Above I shared an easy technique for beginners. Now it’s time for the proper Buddhist technique. Beginners can do this too but I recommend you go slowly. And if you would like to learn more, read my guide to Buddhist meditations.
Here’s the script.
- Sit comfortably with good posture. You can sit on a special cushion, on the floor, park bench, wherever you like. Just make sure you’re comfortable.
- Place your upper arms parallel to your upper body. Let your wrists drop so that your hands are placed gently on your lap.
- Drop your chin and let your gaze drift softly downwards. You can choose either to have your eyes partially open or completely closed.
- Focus on your breath moving through your nose. This will help you to relax. We want to pay particular attention to how the breath flows between the lips and through the nose.
- At times, you will notice that your mind wanders. This is inevitable and yes it even happens to me. When this happens, simply relax and gently bring your focus back to your breathing. When thoughts arise, accept them. Do not try to obstruct them and do not judge them. Just observe them and let them come and go.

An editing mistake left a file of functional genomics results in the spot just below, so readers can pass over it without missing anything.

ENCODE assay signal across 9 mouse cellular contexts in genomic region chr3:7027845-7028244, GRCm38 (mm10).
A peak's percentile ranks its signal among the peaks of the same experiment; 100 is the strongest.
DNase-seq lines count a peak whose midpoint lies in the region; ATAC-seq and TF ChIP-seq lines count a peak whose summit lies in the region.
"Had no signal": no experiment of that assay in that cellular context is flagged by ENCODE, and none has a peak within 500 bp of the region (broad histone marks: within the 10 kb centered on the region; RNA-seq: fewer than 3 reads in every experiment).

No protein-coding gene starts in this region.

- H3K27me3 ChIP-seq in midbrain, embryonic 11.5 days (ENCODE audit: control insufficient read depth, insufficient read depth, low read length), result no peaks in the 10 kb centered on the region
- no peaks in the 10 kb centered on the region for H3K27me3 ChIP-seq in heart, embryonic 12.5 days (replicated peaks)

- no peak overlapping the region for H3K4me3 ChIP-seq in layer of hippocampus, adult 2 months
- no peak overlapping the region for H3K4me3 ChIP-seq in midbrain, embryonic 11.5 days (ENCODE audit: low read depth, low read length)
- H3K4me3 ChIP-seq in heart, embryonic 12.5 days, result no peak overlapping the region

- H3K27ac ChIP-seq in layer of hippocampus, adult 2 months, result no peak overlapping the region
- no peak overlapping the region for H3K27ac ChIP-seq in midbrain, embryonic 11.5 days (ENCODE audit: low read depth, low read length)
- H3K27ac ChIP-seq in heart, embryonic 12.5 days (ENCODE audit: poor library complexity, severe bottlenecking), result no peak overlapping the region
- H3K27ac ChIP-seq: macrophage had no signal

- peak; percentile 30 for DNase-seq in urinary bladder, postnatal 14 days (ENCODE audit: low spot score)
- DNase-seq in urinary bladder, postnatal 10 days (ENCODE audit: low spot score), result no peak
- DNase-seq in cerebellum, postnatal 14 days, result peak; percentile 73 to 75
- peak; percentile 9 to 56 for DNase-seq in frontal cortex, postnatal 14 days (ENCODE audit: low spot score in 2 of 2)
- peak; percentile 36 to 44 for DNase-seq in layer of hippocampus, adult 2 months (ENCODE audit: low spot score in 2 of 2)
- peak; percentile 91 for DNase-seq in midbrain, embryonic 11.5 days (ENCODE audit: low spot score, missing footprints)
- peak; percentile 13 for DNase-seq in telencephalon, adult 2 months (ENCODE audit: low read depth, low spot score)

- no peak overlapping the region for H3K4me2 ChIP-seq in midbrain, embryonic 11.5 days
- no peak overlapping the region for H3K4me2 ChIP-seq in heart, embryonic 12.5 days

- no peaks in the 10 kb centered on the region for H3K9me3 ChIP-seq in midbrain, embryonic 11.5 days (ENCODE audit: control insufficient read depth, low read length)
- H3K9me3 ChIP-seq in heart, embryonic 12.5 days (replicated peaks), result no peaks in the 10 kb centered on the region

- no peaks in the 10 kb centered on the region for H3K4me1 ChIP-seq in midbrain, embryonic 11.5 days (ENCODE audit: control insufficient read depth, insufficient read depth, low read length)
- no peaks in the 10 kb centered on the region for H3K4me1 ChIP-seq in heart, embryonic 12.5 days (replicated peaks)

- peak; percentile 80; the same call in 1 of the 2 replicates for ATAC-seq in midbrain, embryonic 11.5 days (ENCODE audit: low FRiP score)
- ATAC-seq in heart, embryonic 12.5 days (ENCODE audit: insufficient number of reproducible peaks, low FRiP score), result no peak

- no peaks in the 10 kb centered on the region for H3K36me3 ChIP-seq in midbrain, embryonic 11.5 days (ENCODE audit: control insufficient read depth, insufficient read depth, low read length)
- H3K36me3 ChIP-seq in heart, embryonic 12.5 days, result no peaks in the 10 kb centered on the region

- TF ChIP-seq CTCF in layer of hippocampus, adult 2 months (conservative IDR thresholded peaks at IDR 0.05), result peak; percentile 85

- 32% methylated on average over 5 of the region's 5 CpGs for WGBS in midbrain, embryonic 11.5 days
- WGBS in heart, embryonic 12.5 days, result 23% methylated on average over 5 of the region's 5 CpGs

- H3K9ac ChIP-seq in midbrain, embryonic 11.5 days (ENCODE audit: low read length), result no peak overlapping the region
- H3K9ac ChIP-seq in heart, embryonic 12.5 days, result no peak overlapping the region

- When you feel that you need to move, or you get an itch, take a moment just to sit still. Then consciously decide to move.
- Ending: At the end of your practice, open your eyes and lift your gaze. I like to sit still and be consciously aware of the sounds around me. Notice any feelings in your body. Notice any thoughts. Take a moment and consciously decide to carry on with your day.
An Explanation Of Mindfulness
The term “mindfulness” comes from the Pali term Sati and the Sanskrit word Smrti. It means, “Bare attention”. And that is the heart of it: living in the present moment non-judgmentally.
Most of the time, we are stuck in our heads, lost in thoughts. And we tend to think those thoughts are real. We don’t see things for what they are; we see our delusional perception of reality.
Being mindful means the opposite.